Allfunds targets post-Easter launch of Amsterdam IPO, sources says

FRANKFURT (Reuters) - Madrid-based fund-distribution firm Allfunds plans to list on Euronext Amsterdam in April, in what could be Europe’s largest initial public offering of a financial services group in 2021, people close to the matter said.

The wealthtech company, jointly owned by private equity fund Hellman & Friedman, Singapore’s sovereign fund GIC and lenders BNP Paribas and Credit Suisse, is planning to announce its intention to float after Easter, the two sources said on condition of anonymity, as they were not authorised to speak publicly about the matter.

Trading could start later in April or early May, they said, adding that Allfunds could be valued at 7-8 billion euros ($8.2-9.4 billion) on the stock market.

Allfunds and its owners declined to comment or were not immediately available for comment.

The firm, which provides supporting services to mutual funds around the world, is targeting earnings before interest, tax, depreciation and amortization of 250-280 million euros this year, the sources said.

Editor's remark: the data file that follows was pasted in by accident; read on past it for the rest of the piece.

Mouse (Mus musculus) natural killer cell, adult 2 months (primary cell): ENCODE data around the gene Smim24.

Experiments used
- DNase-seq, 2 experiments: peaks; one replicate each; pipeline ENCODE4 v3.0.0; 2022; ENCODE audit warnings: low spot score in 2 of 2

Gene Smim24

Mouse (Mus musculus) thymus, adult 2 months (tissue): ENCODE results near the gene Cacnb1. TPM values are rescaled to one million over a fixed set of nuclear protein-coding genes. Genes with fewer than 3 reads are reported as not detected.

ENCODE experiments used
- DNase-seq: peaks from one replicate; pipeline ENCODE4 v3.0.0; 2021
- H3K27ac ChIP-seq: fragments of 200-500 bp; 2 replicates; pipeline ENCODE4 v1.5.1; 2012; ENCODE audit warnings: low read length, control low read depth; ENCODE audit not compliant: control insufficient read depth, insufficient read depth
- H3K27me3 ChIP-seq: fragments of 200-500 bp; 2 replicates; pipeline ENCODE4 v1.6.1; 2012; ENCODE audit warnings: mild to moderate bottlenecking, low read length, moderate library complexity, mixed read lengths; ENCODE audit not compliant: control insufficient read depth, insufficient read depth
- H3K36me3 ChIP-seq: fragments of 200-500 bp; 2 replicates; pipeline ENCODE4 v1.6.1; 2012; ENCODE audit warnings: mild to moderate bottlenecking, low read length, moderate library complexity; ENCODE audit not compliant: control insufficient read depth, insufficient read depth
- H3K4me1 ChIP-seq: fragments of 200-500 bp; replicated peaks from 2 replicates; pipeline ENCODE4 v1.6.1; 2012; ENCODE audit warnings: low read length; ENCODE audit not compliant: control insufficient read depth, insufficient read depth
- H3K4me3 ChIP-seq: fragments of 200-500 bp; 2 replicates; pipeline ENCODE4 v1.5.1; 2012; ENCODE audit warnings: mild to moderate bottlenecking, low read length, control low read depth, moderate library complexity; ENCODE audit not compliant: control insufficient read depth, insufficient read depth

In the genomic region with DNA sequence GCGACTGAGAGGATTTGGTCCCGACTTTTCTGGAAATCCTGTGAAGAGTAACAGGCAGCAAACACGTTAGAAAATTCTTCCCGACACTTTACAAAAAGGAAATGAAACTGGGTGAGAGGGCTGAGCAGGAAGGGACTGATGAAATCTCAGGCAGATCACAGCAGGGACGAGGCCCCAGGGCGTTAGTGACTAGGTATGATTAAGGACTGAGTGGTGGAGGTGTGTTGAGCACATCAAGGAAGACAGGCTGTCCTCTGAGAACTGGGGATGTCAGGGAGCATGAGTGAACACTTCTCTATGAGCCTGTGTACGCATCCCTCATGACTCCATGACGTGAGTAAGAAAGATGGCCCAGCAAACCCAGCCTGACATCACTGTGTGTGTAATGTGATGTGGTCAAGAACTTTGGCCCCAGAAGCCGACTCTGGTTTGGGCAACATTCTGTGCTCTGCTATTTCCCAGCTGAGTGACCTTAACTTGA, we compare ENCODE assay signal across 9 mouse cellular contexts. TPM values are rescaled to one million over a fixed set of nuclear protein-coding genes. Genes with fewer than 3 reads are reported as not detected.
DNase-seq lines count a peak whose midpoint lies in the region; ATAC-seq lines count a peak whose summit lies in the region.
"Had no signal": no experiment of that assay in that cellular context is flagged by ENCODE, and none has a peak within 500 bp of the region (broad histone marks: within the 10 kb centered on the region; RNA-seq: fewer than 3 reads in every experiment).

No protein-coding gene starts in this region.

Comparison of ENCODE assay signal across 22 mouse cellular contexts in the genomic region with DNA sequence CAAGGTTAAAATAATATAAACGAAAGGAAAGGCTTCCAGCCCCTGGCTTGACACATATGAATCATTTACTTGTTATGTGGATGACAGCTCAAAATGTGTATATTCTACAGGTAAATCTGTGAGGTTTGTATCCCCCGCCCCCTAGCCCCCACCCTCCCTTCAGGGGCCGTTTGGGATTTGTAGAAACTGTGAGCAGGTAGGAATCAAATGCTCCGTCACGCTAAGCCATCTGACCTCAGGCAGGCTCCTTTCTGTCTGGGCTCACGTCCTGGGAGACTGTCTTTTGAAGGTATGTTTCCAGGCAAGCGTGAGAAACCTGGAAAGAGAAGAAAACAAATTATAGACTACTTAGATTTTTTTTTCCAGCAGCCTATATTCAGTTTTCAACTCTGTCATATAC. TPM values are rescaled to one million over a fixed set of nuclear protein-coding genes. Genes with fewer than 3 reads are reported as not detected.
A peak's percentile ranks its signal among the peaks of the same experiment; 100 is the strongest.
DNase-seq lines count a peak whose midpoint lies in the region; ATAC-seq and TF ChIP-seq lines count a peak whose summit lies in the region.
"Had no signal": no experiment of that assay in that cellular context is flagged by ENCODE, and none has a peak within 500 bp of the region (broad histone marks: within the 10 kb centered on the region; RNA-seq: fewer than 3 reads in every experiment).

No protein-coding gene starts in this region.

Spanish and Italian banks Santander and Intesa Sanpaolo, which used to control Allfunds sold their respective stakes in 2017. Since then, Allfunds has acquired fintech company Finametrix and Credit Suisse InvestLab. It also formed a strategic partnership with BNP Paribas. The moves brought Credit Suisse and BNP in as minority shareholders.

Allfunds, established in 2000, says it offers the largest fund distribution network globally and access to the world’s largest universe of mutual fund and ETFs. It supplies dealing services and digital tools for data and analytics, portfolio and reporting, research, and regulatory services.

The company boasts 1.3 trillion euros in assets under distribution, giving clients access to more than 2,000 fund houses and 100,000 funds.

Credit Suisse, BNP, Citi and Morgan Stanley are organising the IPO with the help of Bank of America, Barclays, CaixaBank, HSBC, Intesa Sanpaolo and Santander.

($1 = 0.8494 euros)

Reporting by Arno Schuetze; Editing by Paul Simao